Vehicles that partially drive themselves will be available by the middle of the decade with more sophisticated self-driving systems by the end of the decade, General Motors' R&D chief Alan Taub said.

These advances in autonomous vehicle technology are built on advanced active safety systems, Taub told the Intelligent Transport Systems World Congress in Orlando on Sunday.

Sensors, radars, portable communication devices, GPS and cameras are the tools that supply critical information to the driver and the automobile’s computer system. Combined with digital maps, the same technologies will allow the driver to let the vehicle concentrate on driving while he does something else.  

“The technologies we’re developing will provide an added convenience by partially or even completely taking over the driving duties,” Taub said. “The primary goal, though, is safety. Future generation safety systems will eliminate the crash altogether by interceding on behalf of drivers before they’re even aware of a hazardous situation.”

GM is already putting some of these safety systems into its vehicles. A lane departure warning system is available on the Chevrolet Equinox and GMC Terrain; a side blind-zone alert is available on the Cadillac Escalade, Buick LaCrosse, GMC Yukon and Chevrolet Tahoe and Suburban. A host of vehicles, including the Equinox and Terrain, offer back-up cameras.

European Opel Insignias (Buick Regal base) include technology that can read roadside speed and warning signs, parking spot location and parking assistance, side blind spot alert and active cruise control. The new Zafira Tourer will also offer this technology.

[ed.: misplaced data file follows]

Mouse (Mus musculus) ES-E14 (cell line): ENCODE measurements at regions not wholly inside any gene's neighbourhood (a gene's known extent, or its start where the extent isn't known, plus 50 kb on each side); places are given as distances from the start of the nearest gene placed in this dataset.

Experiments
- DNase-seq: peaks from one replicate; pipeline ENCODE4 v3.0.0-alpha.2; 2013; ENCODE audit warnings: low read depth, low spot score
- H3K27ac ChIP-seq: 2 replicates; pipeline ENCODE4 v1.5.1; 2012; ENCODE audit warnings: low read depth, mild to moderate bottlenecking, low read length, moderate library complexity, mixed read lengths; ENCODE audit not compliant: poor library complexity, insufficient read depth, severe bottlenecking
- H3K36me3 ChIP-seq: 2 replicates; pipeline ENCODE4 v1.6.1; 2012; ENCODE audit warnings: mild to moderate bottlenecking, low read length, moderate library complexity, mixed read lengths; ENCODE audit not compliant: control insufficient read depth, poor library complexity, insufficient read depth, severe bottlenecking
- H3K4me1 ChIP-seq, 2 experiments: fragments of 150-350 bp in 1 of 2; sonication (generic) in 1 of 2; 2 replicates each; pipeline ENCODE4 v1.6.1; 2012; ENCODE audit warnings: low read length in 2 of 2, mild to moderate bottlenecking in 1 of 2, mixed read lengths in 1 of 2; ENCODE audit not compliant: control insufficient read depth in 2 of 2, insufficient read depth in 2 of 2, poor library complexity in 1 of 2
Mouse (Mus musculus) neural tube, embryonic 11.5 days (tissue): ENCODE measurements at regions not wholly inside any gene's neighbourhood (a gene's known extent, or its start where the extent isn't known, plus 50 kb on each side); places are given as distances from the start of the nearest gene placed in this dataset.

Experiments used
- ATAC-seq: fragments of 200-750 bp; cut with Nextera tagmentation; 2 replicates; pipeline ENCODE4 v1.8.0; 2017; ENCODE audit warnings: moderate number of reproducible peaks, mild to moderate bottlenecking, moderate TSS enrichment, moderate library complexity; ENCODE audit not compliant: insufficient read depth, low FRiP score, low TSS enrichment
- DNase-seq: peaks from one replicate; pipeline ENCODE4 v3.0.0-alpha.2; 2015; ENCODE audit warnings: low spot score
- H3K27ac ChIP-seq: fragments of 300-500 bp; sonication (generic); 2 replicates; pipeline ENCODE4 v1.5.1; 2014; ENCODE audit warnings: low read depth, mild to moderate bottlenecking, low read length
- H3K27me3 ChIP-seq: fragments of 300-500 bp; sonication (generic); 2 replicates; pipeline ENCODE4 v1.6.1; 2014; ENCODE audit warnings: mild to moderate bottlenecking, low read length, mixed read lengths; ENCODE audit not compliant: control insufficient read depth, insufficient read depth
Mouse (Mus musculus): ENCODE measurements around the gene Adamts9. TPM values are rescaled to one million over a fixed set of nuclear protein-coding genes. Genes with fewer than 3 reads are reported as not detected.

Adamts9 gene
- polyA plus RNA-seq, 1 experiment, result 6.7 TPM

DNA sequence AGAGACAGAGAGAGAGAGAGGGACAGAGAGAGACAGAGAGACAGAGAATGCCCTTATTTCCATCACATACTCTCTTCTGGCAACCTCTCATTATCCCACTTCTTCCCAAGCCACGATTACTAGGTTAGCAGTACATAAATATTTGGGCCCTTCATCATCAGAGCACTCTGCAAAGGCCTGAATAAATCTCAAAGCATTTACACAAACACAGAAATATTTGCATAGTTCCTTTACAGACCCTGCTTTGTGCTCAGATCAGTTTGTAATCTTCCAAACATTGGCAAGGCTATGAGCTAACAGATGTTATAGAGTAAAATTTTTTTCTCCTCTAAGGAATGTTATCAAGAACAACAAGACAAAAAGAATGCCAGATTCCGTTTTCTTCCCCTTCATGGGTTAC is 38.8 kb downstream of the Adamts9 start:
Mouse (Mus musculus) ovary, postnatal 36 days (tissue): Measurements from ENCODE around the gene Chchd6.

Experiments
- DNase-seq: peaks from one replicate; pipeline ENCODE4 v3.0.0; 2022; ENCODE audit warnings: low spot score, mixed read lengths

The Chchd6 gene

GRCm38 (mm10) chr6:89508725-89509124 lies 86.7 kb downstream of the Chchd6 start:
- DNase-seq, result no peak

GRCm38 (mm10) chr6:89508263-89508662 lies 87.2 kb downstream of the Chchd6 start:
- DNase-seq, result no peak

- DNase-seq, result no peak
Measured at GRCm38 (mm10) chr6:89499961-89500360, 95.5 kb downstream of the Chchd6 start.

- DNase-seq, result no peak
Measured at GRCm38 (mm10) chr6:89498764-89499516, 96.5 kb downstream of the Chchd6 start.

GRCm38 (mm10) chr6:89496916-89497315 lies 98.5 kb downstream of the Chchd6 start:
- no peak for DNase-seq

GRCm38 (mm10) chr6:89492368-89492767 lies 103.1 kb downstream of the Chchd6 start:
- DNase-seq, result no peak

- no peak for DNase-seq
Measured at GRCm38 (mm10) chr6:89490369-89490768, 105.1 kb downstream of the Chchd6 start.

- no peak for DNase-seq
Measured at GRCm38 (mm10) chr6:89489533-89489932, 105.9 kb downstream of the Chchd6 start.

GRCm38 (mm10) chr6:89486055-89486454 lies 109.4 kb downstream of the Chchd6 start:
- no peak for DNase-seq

Additional advanced safety systems under development at GM will provide the foundation for autonomous driving including:

An industry-first crash avoidance system available on the 2012 GMC Terrain uses a camera to help drivers avoid front-end and lane departure crashes. The system uses a high-resolution digital camera mounted on the windshield ahead of the rearview mirror to look for shapes of vehicles and lane markings, alerting the driver to possible collisions and lane departures.

Vehicle-to-vehicle and vehicle-to-infrastructure communication systems gather information from other vehicles, roadways and traffic signals to warn drivers about possible hazards ahead, including slowed or stalled vehicles, hard-braking drivers, slippery roads, sharp curves and upcoming stop signs and intersections. These systems, on display this week at the ITS World Congress, can be embedded in the vehicle or be added as applications to portable devices/smartphones that connect wirelessly to the vehicle.

The EN-V urban mobility concept combines GPS with vehicle-to-vehicle communications and distance-sensing technologies to enable autonomous driving. The EN-V’s capabilities  being demonstrated at the ITS World Congress includes pedestrian detection, collision avoidance, platooning and automated parking and retrieval, where the EN-V drops off its driver, parks itself and then returns to pick up the driver via commands from a smartphone.

“In the coming years, we believe the industry will experience a dramatic leap in active safety systems, and, hopefully, a dramatic decline in injuries and fatalities on our roadways,” Taub said. “GM has made a commitment to be at the forefront of this development.”

GM has been a leader in developing autonomous vehicle technology, having worked with Carnegie Mellon University to develop the “The Boss” Chevrolet Tahoe that brought autonomous vehicle operation to life in 2007 and won the DARPA Urban Challenge. The event required teams to build a driverless vehicle capable of driving in traffic and performing complex maneouvres such as merging, passing, parking and negotiating intersections over a 60-mile course.